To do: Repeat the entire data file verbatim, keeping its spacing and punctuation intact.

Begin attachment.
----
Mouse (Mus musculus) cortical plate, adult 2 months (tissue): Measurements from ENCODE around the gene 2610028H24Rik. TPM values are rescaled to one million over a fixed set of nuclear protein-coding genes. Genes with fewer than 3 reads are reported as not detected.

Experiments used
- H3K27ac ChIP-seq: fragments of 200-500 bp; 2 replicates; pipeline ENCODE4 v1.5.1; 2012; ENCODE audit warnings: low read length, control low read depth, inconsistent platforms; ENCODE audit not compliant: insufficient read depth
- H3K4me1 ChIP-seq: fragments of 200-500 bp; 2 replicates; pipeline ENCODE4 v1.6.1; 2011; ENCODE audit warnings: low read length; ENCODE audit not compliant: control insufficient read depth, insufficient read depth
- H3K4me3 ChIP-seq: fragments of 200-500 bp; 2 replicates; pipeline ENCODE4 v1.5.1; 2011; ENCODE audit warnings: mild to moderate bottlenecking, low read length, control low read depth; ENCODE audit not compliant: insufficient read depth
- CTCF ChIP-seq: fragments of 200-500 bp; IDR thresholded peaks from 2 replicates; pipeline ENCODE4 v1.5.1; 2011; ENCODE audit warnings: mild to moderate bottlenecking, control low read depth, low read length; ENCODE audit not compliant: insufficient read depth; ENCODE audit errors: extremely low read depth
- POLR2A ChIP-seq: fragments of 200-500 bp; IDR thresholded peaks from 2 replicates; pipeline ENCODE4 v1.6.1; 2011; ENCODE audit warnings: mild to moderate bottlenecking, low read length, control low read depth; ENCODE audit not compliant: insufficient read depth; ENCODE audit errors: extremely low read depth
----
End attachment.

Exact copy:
Mouse (Mus musculus) cortical plate, adult 2 months (tissue): Measurements from ENCODE around the gene 2610028H24Rik. TPM values are rescaled to one million over a fixed set of nuclear protein-coding genes. Genes with fewer than 3 reads are reported as not detected.

Experiments used
- H3K27ac ChIP-seq: fragments of 200-500 bp; 2 replicates; pipeline ENCODE4 v1.5.1; 2012; ENCODE audit warnings: low read length, control low read depth, inconsistent platforms; ENCODE audit not compliant: insufficient read depth
- H3K4me1 ChIP-seq: fragments of 200-500 bp; 2 replicates; pipeline ENCODE4 v1.6.1; 2011; ENCODE audit warnings: low read length; ENCODE audit not compliant: control insufficient read depth, insufficient read depth
- H3K4me3 ChIP-seq: fragments of 200-500 bp; 2 replicates; pipeline ENCODE4 v1.5.1; 2011; ENCODE audit warnings: mild to moderate bottlenecking, low read length, control low read depth; ENCODE audit not compliant: insufficient read depth
- CTCF ChIP-seq: fragments of 200-500 bp; IDR thresholded peaks from 2 replicates; pipeline ENCODE4 v1.5.1; 2011; ENCODE audit warnings: mild to moderate bottlenecking, control low read depth, low read length; ENCODE audit not compliant: insufficient read depth; ENCODE audit errors: extremely low read depth
- POLR2A ChIP-seq: fragments of 200-500 bp; IDR thresholded peaks from 2 replicates; pipeline ENCODE4 v1.6.1; 2011; ENCODE audit warnings: mild to moderate bottlenecking, low read length, control low read depth; ENCODE audit not compliant: insufficient read depth; ENCODE audit errors: extremely low read depth